It’s common knowledge that people in counseling often talk about the early relationships they had with their parents. This is partly because these early relationships can influence and shape later relationships.Attachment theory describes the nature of a child’s initial experiences of bonding (or lack thereof) with his or her parents. It posits that we come into the world needing to emotionally attach to our caregivers, and if we are given the chance to do that in a healthy way, we can have successful attachments later in life.
If, however, we were smothered or neglected, we can repeat what we learned, searching for what was missing with those we meet later.
Similar to social exchange theory, equity theory looks at what you are putting into the relationship and what you are getting out of it. But it goes a step further; it is specifically concerned with mutuality. This theory asks the question: are both people putting the same amount of effort into the relationship? Do both people have the same level of interest and motivation? If the investment is not mutual and one person is trying much harder than the other, the relationship cannot last.
If you see that your partner is not trying as hard as you are, you will be tempted to leave the relationship for one that is more balanced.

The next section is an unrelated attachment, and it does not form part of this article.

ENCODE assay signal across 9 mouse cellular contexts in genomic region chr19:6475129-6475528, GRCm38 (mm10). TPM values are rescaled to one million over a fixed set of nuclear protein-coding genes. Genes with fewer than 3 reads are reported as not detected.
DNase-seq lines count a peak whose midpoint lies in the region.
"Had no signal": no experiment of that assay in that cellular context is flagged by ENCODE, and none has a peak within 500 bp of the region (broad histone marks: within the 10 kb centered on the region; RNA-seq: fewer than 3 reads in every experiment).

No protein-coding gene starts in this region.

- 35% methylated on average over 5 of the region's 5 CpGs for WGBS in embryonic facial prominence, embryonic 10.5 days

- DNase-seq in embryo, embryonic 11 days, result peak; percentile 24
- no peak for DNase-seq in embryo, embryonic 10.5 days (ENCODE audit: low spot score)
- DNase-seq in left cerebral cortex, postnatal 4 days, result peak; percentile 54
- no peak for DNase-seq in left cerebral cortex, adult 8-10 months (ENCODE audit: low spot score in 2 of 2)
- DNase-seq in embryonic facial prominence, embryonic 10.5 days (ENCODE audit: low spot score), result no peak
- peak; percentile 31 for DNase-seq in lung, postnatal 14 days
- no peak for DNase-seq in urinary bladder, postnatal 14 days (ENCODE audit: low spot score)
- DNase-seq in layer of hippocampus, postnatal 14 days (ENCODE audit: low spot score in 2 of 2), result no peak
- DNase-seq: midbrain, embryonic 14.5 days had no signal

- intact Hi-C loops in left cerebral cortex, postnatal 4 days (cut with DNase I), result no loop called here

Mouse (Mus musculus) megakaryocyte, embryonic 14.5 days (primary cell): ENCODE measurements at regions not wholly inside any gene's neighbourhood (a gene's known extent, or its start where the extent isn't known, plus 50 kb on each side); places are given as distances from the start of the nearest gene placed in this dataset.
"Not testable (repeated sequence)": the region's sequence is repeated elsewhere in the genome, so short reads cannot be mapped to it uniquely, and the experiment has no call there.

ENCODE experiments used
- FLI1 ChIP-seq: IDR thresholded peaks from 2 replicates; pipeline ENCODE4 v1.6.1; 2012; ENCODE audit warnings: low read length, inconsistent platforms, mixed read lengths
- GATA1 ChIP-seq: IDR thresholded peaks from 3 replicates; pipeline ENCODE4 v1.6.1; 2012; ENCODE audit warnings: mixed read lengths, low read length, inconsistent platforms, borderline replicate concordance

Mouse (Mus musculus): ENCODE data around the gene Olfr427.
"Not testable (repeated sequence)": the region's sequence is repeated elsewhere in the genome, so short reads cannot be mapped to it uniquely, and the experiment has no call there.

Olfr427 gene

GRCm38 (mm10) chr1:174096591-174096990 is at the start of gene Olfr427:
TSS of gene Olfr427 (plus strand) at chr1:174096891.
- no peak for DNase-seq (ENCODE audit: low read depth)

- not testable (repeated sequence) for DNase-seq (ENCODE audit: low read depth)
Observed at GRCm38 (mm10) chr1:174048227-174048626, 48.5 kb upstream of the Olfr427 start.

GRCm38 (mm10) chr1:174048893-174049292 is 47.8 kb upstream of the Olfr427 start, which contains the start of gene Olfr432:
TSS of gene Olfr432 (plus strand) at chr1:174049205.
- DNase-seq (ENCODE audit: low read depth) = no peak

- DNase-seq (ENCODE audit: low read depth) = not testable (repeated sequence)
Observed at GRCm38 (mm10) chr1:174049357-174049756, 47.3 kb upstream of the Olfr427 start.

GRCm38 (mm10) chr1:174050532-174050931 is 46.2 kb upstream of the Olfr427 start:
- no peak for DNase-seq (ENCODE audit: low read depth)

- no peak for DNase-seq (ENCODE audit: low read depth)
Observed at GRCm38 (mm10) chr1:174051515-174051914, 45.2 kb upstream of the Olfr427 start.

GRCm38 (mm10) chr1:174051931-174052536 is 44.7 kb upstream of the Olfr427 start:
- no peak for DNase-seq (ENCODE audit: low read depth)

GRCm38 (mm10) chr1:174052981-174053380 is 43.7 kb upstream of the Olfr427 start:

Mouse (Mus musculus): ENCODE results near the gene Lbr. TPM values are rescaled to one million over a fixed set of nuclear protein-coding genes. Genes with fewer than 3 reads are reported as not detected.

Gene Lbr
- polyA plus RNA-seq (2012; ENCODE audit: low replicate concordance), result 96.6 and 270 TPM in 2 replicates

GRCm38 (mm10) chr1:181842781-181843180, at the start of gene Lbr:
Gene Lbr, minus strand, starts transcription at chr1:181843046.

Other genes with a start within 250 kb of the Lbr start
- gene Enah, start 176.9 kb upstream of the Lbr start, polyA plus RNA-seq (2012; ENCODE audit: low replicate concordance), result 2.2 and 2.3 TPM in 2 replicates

Interpersonal relationships are a part of nearly everyone’s life. Most of us have many of them throughout our lives, with family members, friends, significant others and colleagues.
Some of these relationships are brief, while others are enduring. Sociologists have come up with several theories about how we create and maintain these relationships.The uncertainty reductions theory is the idea that we try to reduce uncertainty about others by learning about them. When we know more about someone, we can then predict their behavior more easily.
Social exchange theory states that individuals continually assess whether a relationship is giving them more than, or at least as much as, they are putting into it. Specifically, it compares cost to reward in a relationship, much like an economic model.Dialectal theory says that relationships are in a constant state of flux, making their success determined by how those changes are handled.
People who can ride out these changes have a better chance of staying together.Attachment theory describes the nature of a child’s initial experiences of bonding (or lack thereof) with his or her parents. This theory posits that these early relationships usually influence later relationships.Equity theory looks at what you are putting into the relationship and what you are getting out of it.
It’s concerned with mutuality – whether both people are giving and receiving equally.
Once you are done, you should be able to:
- Explain what an interpersonal relationship is and give examples
- Name and discuss the different theories dealing with interpersonal relationships
- List the three stages of the uncertainty reductions theory
- Recall how each of the theories explains how to strengthen or end an interpersonal relationship